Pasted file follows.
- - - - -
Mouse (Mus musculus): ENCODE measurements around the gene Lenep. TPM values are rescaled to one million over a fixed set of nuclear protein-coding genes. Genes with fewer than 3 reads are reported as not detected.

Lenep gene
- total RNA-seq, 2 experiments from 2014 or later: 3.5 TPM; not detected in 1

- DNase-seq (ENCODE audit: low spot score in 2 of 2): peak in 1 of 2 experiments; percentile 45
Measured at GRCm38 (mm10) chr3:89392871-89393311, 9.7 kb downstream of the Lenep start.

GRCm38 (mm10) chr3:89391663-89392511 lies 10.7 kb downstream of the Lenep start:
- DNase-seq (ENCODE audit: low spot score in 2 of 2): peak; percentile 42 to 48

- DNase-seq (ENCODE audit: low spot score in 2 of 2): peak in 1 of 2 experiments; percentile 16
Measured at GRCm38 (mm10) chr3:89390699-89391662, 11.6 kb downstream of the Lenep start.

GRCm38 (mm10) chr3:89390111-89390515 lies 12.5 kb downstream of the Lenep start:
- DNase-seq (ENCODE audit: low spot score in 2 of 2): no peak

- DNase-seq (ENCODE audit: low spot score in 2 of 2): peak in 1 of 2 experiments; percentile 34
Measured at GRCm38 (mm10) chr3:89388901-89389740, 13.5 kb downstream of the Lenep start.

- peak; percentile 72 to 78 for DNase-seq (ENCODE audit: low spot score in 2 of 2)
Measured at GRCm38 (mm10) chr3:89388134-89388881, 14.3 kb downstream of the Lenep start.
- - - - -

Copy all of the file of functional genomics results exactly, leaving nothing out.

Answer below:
Mouse (Mus musculus): ENCODE measurements around the gene Lenep. TPM values are rescaled to one million over a fixed set of nuclear protein-coding genes. Genes with fewer than 3 reads are reported as not detected.

Lenep gene
- total RNA-seq, 2 experiments from 2014 or later: 3.5 TPM; not detected in 1

- DNase-seq (ENCODE audit: low spot score in 2 of 2): peak in 1 of 2 experiments; percentile 45
Measured at GRCm38 (mm10) chr3:89392871-89393311, 9.7 kb downstream of the Lenep start.

GRCm38 (mm10) chr3:89391663-89392511 lies 10.7 kb downstream of the Lenep start:
- DNase-seq (ENCODE audit: low spot score in 2 of 2): peak; percentile 42 to 48

- DNase-seq (ENCODE audit: low spot score in 2 of 2): peak in 1 of 2 experiments; percentile 16
Measured at GRCm38 (mm10) chr3:89390699-89391662, 11.6 kb downstream of the Lenep start.

GRCm38 (mm10) chr3:89390111-89390515 lies 12.5 kb downstream of the Lenep start:
- DNase-seq (ENCODE audit: low spot score in 2 of 2): no peak

- DNase-seq (ENCODE audit: low spot score in 2 of 2): peak in 1 of 2 experiments; percentile 34
Measured at GRCm38 (mm10) chr3:89388901-89389740, 13.5 kb downstream of the Lenep start.

- peak; percentile 72 to 78 for DNase-seq (ENCODE audit: low spot score in 2 of 2)
Measured at GRCm38 (mm10) chr3:89388134-89388881, 14.3 kb downstream of the Lenep start.